After cutting his teeth as a skier at Crested Butte Mountain Resort, Vila took a leap of faith. At the age of 18, he made the bold move of relocating to the Colorado mountains by himself with dreams of making it on the freeski halfpipe circuit and winning an X Games medal. But Vila felt different from fellow competitors, in part because of his island upbringing. Fortunately, he found a niche in the emerging discipline of urban freeski.
“When I moved out there, a few of my homies that I knew from back East were starting to hit the streets. They were taking it pretty seriously, and as soon as I hit a couple of handrails with them, I really started feeling it,” said Vila, who realized the potential of skiing in the streets. “Everybody was just using it to complement their video parts and using it as a novelty. But I thought this could be the real deal!”
Ultimately, Vila drew on his passion for the action sports videos he watched as a kid to chart his own path towards becoming a pro skier: Homemade action videos filmed in the streets, edited on his laptop, and published on YouTube. Instead of medals and titles, urban ski revolved around documenting advanced and never-been-done-before tricks on video. And Vila delivered: In 2008, he struck internet gold with his self-titled video, “Clayton Vila Shreds Block Island”. Set to the sounds of rapper Lil Wayne, the video created a viral buzz with millions of views and propelled Vila to the forefront of urban skiing as a figurehead of the movement.
In 2016, Vila’s early dreams of winning a medal in the world’s biggest action sports showcase came true unexpectedly: His creative video part entry in the X Games Real Ski video competition won a bronze medal. This milestone followed on the heels of Vila’s successful debut as a filmmaker: In 2015, the documentary “For Lack of Better”, garnered honors as Film of the Year at the Powder Awards.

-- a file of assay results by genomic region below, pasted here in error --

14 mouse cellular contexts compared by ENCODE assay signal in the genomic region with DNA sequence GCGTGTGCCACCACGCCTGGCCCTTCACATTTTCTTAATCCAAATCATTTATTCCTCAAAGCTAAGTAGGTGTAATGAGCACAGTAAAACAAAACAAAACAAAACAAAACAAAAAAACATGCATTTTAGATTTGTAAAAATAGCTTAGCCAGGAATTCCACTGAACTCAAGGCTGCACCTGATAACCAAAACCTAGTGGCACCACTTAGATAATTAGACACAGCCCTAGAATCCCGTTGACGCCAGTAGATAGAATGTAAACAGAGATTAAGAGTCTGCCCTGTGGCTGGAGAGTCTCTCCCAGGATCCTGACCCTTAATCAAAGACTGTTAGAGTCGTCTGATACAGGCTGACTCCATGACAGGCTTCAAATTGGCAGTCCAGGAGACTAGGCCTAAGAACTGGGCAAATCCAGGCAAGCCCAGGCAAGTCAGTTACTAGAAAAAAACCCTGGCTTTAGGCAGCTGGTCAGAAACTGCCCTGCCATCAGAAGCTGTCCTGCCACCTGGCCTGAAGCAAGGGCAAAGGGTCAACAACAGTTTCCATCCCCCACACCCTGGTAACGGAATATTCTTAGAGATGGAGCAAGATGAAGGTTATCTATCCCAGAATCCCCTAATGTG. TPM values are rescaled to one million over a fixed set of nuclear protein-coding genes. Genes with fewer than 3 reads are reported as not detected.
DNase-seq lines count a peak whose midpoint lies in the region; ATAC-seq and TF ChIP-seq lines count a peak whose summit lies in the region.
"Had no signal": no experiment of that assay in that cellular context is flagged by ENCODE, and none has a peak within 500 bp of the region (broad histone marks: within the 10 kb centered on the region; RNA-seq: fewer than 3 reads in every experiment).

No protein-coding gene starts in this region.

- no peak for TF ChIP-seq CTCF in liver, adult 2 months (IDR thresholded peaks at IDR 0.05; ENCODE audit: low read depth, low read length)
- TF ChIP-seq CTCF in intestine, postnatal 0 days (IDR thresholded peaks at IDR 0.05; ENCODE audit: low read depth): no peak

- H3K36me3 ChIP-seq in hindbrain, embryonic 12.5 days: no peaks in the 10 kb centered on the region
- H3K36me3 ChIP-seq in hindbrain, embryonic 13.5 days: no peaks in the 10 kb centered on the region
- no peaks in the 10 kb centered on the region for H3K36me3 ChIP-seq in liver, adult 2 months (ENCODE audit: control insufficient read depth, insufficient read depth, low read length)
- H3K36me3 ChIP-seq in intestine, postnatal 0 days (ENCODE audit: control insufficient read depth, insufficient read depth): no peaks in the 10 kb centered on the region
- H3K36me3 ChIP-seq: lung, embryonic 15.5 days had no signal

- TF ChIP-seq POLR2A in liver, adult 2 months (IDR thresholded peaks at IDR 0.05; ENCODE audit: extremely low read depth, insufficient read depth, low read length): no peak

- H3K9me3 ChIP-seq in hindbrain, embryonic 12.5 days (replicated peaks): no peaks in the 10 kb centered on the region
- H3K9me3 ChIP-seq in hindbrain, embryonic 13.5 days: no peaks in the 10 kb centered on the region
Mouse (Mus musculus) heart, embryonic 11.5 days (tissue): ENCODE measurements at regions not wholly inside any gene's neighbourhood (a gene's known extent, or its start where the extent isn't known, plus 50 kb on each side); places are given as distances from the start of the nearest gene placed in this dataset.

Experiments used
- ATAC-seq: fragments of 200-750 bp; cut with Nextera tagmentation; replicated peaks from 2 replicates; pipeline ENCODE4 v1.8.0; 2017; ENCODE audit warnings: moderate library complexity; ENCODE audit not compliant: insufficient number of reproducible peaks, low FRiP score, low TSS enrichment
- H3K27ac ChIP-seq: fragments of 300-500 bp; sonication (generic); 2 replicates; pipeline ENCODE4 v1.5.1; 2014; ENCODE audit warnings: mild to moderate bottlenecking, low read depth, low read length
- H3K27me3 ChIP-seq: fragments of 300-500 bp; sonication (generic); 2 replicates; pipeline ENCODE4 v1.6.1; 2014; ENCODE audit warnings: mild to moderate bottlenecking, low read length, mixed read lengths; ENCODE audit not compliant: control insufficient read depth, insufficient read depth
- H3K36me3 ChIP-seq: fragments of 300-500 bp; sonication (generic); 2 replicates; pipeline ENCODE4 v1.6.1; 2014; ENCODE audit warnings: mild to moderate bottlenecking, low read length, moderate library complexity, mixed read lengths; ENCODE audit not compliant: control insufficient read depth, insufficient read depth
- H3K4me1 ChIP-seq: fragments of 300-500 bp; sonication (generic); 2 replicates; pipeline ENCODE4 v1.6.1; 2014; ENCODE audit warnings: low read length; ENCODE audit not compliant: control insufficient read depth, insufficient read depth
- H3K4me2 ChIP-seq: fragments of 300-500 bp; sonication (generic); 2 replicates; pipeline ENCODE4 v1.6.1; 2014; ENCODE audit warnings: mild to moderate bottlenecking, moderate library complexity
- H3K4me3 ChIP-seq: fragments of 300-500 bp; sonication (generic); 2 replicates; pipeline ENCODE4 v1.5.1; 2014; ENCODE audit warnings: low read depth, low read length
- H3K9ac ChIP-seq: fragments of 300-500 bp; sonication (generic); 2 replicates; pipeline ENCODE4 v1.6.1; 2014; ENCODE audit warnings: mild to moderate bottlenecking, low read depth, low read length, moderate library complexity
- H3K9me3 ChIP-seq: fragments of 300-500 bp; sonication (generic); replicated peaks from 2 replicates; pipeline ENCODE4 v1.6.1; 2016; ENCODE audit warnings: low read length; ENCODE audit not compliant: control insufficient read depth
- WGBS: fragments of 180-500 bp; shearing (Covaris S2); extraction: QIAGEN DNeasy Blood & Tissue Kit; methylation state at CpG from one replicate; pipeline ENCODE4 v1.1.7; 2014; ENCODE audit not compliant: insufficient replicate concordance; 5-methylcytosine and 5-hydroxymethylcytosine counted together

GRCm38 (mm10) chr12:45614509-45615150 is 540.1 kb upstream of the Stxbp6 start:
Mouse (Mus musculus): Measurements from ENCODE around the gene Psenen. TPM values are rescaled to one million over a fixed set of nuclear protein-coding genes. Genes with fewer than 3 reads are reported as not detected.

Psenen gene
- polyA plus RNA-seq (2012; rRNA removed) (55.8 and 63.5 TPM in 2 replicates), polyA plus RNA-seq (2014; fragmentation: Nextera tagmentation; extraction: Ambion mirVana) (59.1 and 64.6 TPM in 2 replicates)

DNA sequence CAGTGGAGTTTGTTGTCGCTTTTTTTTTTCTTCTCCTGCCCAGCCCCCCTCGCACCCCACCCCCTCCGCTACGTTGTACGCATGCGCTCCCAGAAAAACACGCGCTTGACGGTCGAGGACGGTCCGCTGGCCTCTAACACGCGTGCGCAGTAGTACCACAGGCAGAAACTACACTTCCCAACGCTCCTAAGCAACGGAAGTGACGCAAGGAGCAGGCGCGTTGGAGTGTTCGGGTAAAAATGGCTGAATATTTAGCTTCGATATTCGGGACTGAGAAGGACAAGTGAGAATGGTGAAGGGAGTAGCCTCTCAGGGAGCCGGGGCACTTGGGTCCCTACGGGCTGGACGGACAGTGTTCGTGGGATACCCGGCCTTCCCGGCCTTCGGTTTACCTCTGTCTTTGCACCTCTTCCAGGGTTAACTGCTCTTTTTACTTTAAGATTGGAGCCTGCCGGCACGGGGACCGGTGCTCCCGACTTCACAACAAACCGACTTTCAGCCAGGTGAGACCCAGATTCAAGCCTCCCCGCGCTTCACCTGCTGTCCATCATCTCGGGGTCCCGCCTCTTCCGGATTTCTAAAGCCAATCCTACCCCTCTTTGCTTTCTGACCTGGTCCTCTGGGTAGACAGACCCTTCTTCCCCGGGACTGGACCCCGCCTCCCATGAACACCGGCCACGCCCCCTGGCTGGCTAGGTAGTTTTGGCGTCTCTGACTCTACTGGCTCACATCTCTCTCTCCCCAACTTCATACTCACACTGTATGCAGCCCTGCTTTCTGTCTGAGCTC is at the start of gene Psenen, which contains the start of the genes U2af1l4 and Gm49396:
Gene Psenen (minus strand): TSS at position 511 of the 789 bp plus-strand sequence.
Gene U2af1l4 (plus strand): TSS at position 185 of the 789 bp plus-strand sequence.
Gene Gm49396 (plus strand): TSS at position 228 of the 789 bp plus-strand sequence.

From there, the freeskier who emerged from an island pursued his career as a filmmaker. Today, Vila shoots commercials and films through his production company, Greenpoint Pictures. Recent projects include the Monster Energy-produced “Finding Monsters” short film, in which Vila explores the origin story of two fellow athletes who also had to overcome obstacles on their path to pro-athlete stardom: Women’s skateboarding pioneer Lizzie Armanto and freestyle motocross legend Taka Higashino.
Vila chose these two athletes because they personified the determination and grit required to rise above adverse circumstances and become top professionals. The moral of the story: “What a risk it is when you’re young to go out and give this a shot. And how hard that must be on our parents, and how difficult it is for us,” said Vila on the episode.